• Family 1: “local living enthusiasts”: their life takes place locally and they are not very mobile, preferring active forms of transportation (bicycling, walking, kayaking…). They are often highly dependent on the use of information and communication technologies (telecommuting). Taking time for themselves and/or for their loved ones is essential to their well-being. They vacation in the regions where they live, in their country, or in bordering countries.
  • Family 2. “Multi-modal travelers”: mobility is essential for them, be it for day-to-day activities or during vacation. They juggle with the different possibilities offered by each form of transportation. Hence, they require a reliable connection to transportation networks. They often seek to reduce their ecological footprint by as much as possible, favoring low emission transportation (public transport, car sharing, active forms of transportation).
  • Family 3: “multi-residential nomads”: they are highly mobile, on a European and even global scale. They organize their travels around drop-in points (personal housing, friend or family homes…). These are usually people who live alone or couples without children, and share a common desire to break with certain social norms and manage their own schedules.

Part 2: scenarios for spreading lifestyles

A 2050 projection was made for each lifestyle family: if these were to become mainstream lifestyles, how would they change the organization of society and territories?

  • Lifestyle 1 (“local living enthusiasts”) could result in several scenarios. There are two main possibilities:

    a) Relocating activities to the scale of autonomous, perhaps even self-sufficient, communities. People have highly stable living situations, and are highly involved in their local community. A particular emphasis is placed on geographic particularities (climate, location, agricultural products…). People travel very little in their day-to-day lives, and most goods are produced locally with minimal transport. If people go on vacation, they generally stay in their region.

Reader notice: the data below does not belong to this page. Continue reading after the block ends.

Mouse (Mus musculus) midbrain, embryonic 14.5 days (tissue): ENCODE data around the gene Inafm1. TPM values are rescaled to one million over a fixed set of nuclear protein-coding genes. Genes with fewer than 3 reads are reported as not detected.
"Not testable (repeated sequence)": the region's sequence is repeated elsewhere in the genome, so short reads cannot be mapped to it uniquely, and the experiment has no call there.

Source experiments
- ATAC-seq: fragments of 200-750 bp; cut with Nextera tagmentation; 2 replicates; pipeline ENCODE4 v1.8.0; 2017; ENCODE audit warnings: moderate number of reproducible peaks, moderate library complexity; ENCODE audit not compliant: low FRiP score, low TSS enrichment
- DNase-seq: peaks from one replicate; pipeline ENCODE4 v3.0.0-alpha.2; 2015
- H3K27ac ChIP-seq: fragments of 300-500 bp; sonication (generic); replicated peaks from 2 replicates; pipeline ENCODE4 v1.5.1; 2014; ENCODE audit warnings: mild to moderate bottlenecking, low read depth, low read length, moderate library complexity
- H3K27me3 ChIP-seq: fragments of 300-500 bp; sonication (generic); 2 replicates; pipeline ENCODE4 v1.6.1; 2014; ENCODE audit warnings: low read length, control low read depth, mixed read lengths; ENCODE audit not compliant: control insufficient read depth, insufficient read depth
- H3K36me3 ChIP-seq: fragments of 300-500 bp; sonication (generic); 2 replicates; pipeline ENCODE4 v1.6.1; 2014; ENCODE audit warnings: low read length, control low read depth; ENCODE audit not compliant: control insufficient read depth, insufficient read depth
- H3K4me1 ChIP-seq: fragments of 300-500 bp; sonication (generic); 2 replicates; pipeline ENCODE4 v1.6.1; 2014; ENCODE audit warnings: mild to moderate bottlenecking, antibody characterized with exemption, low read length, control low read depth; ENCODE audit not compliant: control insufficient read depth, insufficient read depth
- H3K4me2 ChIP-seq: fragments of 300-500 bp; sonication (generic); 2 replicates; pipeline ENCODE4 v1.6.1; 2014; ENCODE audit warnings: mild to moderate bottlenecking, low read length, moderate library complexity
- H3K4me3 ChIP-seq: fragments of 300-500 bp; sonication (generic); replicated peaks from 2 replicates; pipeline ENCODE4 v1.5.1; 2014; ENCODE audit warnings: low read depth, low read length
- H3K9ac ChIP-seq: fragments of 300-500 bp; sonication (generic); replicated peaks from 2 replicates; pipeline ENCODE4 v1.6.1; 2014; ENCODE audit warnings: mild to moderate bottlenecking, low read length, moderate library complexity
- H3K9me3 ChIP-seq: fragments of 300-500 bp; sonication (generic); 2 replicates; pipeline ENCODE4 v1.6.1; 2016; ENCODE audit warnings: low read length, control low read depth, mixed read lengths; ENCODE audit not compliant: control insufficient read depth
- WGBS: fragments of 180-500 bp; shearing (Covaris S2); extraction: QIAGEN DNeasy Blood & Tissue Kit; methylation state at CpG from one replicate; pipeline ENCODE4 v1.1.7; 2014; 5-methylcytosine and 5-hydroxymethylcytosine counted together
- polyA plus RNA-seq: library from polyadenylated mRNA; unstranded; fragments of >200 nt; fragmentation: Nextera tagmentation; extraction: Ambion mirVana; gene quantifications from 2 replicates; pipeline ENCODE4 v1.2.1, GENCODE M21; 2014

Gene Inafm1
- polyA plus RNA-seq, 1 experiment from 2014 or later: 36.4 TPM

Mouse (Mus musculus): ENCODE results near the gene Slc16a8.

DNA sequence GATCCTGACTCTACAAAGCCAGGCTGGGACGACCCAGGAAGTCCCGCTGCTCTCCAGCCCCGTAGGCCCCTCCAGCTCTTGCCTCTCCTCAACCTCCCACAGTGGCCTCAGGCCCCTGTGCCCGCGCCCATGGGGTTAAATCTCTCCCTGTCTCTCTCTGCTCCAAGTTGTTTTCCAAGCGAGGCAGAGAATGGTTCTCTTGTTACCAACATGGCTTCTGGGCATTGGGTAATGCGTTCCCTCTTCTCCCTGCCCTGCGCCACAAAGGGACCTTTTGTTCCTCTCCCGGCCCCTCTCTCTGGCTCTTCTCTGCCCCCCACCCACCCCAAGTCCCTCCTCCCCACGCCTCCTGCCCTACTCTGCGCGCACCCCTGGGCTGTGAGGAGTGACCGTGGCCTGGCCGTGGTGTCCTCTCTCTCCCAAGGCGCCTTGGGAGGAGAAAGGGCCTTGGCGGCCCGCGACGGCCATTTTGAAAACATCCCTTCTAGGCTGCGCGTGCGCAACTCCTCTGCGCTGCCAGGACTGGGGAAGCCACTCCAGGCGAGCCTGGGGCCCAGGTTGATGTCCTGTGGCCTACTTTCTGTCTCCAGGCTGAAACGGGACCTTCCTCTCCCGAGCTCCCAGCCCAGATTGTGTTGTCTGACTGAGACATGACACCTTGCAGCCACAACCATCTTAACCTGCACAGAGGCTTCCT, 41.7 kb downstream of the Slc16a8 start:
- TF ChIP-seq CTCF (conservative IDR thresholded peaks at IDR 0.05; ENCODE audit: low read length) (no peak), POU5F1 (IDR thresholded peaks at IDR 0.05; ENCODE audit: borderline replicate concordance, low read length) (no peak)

b) A strong division of neighbourhoods, and even cities and towns, based on age and lifestyles: student neighbourhoods, senior neighbourhoods, single working neighbourhoods, family neighbourhoods… Over the period of their lives, people move frequently from one neighbourhood to the next, based on changes in their situation, aspirations, or place of work. They occasionally travel within the metropolis in order to access activities that aren’t available in their area, which requires an infrastructure for transportation on a metropolitan scale. This urban model is quite similar to the “horizontal metropolis” (Paolo Vigano): a sprawling model of urbanisation based on equal access to services across a territory. Instead of a territorial hierarchy, there is a network of small centres connected by public transport. There is a relatively high level of circulation of objects: people consume many products from outside of their area.